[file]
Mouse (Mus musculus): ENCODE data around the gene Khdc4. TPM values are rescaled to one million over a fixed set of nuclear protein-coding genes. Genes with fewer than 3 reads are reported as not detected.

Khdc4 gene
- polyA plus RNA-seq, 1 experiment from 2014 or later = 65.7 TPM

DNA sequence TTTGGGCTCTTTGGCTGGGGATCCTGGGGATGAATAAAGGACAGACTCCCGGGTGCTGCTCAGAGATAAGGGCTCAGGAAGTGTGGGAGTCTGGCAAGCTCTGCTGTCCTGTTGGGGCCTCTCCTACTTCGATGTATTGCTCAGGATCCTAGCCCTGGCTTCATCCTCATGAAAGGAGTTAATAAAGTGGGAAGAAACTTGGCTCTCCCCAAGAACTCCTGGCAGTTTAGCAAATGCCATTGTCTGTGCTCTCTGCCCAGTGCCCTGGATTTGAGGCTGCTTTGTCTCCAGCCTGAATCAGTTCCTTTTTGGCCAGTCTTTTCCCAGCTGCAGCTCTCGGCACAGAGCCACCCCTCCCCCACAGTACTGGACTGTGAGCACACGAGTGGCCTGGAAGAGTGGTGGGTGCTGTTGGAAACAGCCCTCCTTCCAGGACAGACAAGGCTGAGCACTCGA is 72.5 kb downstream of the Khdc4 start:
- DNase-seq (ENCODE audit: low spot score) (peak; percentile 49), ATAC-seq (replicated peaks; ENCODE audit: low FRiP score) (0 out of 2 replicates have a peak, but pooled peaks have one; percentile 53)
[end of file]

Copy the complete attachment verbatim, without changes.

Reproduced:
Mouse (Mus musculus): ENCODE data around the gene Khdc4. TPM values are rescaled to one million over a fixed set of nuclear protein-coding genes. Genes with fewer than 3 reads are reported as not detected.

Khdc4 gene
- polyA plus RNA-seq, 1 experiment from 2014 or later = 65.7 TPM

DNA sequence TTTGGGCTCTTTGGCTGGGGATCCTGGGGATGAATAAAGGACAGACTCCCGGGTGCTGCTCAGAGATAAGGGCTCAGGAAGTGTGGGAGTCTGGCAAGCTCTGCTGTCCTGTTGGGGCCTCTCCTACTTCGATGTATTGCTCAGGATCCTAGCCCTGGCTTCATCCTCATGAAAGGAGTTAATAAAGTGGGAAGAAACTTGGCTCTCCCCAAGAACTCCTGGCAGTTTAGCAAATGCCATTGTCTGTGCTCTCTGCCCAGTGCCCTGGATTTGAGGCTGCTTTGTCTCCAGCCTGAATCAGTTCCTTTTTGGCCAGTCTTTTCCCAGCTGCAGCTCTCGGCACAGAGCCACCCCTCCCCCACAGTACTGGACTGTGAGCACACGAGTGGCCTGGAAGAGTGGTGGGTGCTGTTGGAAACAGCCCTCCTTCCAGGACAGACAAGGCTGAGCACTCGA is 72.5 kb downstream of the Khdc4 start:
- DNase-seq (ENCODE audit: low spot score) (peak; percentile 49), ATAC-seq (replicated peaks; ENCODE audit: low FRiP score) (0 out of 2 replicates have a peak, but pooled peaks have one; percentile 53)